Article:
All this arguing about healthcare reform is raising my blood pressure. (And who's going to pay for that?)
Not that I don't believe our healthcare system needs some reforming, but I think the wrong people are making the decision. Sure, government officials make some fabulous decisions. (Watergate and chummy relationships with White House and Congressional interns, to name just a couple.) But the fact is, no one's asked me--or you--for our ideas about healthcare.
First off, I think we need to banish those paper gowns. I would gladly take a tax increase in order to choose my exam room attire from a closet full of silk robes in multiple colors and sizes. Perhaps we wouldn't feel like floral paper-wrapped pieces of beef sitting on the exam table. And we'd be certain which way the damn thing is supposed to open. (From the front, right? No, the back! Well, hell, neither way is likely to lead to anything good.)
Next, we need to abolish the freaking doctor's office scale. Why bother, when it's always five pounds too heavy anyway? And if the office nurse must have some way to embarrass us, just let her read aloud the reason for our visit when she calls our name in the waiting room. I would rather choose hearing her announce my name and then adding, "who is here today because she is coughing up gobs of green phlegm" over stepping on the office scale. In fact, I would rather cough up gobs of green phlegm--for weeks--than step on that scale.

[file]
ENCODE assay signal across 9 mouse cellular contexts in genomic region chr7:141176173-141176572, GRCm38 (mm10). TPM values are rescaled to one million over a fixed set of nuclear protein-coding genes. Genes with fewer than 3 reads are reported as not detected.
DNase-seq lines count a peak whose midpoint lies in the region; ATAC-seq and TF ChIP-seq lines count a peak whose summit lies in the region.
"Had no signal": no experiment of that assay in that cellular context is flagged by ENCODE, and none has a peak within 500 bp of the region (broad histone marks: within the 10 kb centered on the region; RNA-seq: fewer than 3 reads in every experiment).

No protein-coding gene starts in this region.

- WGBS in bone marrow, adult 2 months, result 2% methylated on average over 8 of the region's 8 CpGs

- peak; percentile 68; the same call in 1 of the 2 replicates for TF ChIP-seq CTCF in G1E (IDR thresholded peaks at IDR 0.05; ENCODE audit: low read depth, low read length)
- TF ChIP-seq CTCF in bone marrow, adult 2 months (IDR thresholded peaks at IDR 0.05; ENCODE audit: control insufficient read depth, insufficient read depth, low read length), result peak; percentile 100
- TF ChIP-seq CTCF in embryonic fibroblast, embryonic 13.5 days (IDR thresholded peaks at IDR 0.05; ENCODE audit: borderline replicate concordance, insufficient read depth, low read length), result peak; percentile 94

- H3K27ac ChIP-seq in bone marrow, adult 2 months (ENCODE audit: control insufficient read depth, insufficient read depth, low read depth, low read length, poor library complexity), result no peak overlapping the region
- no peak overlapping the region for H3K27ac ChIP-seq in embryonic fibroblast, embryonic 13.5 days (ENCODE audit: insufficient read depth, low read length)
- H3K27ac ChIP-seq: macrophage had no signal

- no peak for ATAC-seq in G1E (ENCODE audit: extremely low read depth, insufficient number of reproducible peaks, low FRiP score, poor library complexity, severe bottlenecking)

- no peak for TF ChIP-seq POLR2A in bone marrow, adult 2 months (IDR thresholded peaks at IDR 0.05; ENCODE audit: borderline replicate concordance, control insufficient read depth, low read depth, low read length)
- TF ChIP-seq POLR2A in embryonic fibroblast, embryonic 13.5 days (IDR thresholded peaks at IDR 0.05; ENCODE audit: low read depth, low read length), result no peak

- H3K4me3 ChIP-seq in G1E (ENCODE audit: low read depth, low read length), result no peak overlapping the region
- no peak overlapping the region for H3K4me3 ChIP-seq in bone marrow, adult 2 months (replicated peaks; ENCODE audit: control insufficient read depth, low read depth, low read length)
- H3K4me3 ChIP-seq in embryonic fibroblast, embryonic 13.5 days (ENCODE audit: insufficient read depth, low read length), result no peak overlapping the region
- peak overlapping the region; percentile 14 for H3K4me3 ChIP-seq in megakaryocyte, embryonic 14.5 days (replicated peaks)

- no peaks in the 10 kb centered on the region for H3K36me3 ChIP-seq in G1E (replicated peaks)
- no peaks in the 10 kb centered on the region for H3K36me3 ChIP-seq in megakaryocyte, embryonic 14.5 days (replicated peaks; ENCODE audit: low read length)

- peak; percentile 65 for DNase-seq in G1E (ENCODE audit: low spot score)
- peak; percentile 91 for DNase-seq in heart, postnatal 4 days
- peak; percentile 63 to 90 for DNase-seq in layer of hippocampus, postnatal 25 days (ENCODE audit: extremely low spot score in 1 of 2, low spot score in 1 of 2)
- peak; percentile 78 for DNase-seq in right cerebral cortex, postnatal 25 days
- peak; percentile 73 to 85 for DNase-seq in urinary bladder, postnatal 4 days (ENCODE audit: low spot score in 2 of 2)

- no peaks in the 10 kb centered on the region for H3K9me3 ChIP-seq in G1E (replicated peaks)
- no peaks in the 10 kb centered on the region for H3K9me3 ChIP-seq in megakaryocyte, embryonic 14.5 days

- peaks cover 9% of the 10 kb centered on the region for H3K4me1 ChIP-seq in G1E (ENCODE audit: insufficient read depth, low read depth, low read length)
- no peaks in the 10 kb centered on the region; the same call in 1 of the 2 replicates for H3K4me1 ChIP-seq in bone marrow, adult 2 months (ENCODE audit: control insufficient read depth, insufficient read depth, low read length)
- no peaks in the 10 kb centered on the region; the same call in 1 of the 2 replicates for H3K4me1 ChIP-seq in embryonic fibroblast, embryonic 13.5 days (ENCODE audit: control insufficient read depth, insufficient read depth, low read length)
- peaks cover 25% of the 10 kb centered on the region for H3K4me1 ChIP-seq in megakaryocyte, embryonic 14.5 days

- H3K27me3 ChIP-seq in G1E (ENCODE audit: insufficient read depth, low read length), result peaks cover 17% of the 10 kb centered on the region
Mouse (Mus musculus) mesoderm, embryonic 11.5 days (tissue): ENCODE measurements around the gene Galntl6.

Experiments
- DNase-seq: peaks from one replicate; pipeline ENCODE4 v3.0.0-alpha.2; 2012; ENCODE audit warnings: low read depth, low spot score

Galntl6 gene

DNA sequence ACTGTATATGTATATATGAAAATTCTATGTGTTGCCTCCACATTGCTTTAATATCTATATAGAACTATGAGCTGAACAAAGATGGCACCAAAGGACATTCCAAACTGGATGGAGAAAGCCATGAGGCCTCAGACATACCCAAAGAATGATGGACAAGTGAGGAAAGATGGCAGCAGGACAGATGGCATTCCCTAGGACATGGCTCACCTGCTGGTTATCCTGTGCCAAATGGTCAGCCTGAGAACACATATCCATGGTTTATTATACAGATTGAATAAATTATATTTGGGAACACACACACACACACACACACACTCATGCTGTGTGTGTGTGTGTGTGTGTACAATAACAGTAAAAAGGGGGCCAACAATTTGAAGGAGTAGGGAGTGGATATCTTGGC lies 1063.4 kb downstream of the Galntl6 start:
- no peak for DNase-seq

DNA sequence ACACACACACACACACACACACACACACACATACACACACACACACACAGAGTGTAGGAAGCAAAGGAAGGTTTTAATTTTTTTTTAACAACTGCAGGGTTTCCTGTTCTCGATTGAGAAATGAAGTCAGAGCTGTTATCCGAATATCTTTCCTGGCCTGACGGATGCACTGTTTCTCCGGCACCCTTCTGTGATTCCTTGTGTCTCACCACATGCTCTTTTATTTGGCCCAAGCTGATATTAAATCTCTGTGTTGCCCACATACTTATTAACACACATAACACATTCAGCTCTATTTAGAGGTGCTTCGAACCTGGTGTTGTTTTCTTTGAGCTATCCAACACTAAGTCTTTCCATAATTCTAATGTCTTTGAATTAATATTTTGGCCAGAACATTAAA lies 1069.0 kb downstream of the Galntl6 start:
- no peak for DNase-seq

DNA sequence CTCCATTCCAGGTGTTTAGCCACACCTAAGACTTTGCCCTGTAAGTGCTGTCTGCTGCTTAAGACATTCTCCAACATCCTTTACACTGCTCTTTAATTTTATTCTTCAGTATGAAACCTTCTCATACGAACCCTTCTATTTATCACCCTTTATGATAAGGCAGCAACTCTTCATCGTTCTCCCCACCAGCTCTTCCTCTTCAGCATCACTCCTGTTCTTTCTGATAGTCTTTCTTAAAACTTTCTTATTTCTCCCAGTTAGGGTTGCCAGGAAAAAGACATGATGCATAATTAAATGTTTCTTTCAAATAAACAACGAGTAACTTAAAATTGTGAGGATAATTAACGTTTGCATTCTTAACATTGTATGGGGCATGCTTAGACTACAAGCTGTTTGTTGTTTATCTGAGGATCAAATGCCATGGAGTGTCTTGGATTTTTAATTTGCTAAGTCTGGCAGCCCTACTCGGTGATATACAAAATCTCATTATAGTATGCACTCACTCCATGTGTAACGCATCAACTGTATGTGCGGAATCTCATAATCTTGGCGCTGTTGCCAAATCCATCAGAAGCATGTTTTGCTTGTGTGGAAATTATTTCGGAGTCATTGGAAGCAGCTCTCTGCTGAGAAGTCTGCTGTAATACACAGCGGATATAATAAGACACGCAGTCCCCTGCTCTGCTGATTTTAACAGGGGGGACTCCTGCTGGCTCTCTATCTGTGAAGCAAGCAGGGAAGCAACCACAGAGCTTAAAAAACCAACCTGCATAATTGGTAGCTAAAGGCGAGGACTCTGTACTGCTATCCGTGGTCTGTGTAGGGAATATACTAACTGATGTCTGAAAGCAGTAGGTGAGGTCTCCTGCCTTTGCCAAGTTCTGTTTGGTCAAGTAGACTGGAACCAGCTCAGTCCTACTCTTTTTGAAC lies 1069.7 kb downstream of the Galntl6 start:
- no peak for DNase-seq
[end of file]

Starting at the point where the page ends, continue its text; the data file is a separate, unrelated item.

I'm thinking for every 15-minute interval we have to wait for our medical appointment, we should be able to bill the office back for our lost work time--at our own salary rate. That, right there, might take care of that pesky copay.
And certainly we'd save the healthcare industry loads of time and money, too, if we did away with all the paperwork and personal questions. I'm guessing the doctor can just safely assume most of us enjoy a daily diet of Big Macs and Twinkies, use our home treadmills to hang laundry, and only floss the morning of our dental appointments.
Let's also forget, shall we, anesthesia and all its related risks and monumental costs. Before any surgical procedures, just ply us with pitchers of margaritas.
And all the money we've saved with these cost-cutting steps? Let's plug it into research for less humiliatingly invasive ways to test for "women's" cancer and bad prostates. I'll bet the doctors would appreciate that as much as the patients. At least the non-sadistic ones.
It's not likely, however, that my suggestions or yours, will be heard. We're merely the healthcare system consumers, not the deciders. What do we know, really, about healthcare reform? Just leave the trivial day-to-day decisions of our lives up to us.
And so tonight, while I'm sitting here in a silk robe, I'm thinking Nutty Bars over Twinkies. And I'm not going anywhere near a doctor's scale.
How about you?